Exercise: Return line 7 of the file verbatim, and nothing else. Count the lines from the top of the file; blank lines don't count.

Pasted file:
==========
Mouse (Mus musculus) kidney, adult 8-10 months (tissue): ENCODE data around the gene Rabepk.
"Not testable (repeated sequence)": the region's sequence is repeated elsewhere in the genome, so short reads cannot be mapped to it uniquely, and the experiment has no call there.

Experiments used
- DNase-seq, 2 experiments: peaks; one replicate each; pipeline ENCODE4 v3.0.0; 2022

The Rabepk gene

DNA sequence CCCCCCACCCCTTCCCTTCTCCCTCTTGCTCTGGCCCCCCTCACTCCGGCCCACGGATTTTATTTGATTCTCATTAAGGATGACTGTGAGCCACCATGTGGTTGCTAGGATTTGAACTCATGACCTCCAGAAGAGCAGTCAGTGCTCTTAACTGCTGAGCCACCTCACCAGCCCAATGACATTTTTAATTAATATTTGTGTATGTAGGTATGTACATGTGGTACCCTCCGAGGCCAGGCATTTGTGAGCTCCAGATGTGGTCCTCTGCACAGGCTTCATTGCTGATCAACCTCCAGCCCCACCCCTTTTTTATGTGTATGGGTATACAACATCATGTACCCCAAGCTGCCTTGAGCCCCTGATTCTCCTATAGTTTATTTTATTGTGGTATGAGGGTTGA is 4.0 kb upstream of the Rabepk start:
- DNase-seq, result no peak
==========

- DNase-seq, result no peak